Di­eti­tian Me­lanie Mc­grice an­swers your food queries

Good Health (Australia) - - Content -

‘Camel’s milk may suit those who can’t do dairy’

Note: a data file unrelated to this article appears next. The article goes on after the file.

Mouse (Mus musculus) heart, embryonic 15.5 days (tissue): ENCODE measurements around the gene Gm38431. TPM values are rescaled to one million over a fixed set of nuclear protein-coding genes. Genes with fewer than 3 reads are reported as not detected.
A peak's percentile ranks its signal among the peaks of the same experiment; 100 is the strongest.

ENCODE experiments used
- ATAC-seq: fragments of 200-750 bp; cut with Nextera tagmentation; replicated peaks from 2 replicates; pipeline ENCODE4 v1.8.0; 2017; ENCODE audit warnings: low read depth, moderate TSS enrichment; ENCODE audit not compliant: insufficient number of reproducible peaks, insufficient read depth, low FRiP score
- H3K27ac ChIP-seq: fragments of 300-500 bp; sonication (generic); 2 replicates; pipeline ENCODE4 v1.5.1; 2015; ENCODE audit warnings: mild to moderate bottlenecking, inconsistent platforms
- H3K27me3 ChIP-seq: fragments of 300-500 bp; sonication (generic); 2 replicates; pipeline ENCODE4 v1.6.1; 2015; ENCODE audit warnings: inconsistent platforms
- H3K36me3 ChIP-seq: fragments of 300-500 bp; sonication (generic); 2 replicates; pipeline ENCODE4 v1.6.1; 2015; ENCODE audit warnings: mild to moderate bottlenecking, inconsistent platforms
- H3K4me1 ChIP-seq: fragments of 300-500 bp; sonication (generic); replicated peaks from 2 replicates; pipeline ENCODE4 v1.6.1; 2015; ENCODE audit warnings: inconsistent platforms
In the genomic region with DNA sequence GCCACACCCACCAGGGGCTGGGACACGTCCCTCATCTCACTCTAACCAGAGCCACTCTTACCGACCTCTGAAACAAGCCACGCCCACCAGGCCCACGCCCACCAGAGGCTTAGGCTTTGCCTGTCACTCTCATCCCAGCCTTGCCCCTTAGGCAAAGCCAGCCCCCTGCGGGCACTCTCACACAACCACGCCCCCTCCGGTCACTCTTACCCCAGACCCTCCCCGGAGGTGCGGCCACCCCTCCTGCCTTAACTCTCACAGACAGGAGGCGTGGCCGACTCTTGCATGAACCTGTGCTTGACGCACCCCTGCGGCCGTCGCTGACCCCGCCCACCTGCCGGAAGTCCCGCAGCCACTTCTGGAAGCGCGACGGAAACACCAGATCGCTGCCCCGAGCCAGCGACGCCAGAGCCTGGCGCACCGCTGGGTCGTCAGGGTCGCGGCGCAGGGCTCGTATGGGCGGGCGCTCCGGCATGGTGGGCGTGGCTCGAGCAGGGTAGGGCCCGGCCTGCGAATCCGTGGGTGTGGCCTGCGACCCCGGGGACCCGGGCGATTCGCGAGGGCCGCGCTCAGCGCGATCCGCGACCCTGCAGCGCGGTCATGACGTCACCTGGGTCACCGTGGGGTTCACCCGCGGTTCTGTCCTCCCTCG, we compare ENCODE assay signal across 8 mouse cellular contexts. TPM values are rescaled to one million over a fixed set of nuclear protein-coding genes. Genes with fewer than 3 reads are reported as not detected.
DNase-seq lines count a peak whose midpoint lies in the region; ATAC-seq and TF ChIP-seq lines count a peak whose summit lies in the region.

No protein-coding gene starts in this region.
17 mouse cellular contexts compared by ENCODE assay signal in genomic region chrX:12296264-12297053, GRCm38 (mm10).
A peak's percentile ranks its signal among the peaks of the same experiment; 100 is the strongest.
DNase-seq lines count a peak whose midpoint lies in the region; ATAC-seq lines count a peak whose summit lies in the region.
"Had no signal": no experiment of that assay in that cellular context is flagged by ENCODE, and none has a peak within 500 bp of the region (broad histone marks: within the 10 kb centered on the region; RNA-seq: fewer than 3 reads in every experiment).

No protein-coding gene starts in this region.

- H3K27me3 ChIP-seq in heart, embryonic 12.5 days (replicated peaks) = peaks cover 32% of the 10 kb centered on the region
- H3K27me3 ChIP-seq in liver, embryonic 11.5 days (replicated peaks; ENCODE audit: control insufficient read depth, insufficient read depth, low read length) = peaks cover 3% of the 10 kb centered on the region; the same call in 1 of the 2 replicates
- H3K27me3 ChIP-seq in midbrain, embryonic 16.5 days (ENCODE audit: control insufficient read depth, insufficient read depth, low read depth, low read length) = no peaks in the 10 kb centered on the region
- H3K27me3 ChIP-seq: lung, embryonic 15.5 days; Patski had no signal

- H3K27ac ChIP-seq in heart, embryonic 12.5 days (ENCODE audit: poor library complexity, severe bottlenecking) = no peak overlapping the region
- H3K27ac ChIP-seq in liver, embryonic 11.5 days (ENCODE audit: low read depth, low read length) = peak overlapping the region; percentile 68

Cow’s milk is recog­nised as a rich source of pro­tein, io­dine, vi­ta­min A, vi­ta­min D, ri­boflavin, vi­ta­min B12, zinc and, of course, cal­cium (with a whop­ping 115mg per 100ml). Camel’s milk doesn’t con­tain A1 pro­teins – the pro­teins found in cow’s milk and com­monly as­so­ci­ated with di­ges­tion trou­bles – which means it may be bet­ter suited to those who have trou­ble with dairy. Its lim­ited avail­abil­ity, how­ever, does make it quite ex­pen­sive to buy. If you find dairy prob­lem­atic, you could try goat’s milk; it con­tains lac­tose, but the fat glob­ules in it are much smaller, which may be why some peo­ple find goat’s milk eas­ier to digest than cow’s milk. How­ever, some peo­ple find the slightly sour taste of goat’s milk un­pleas­ant.

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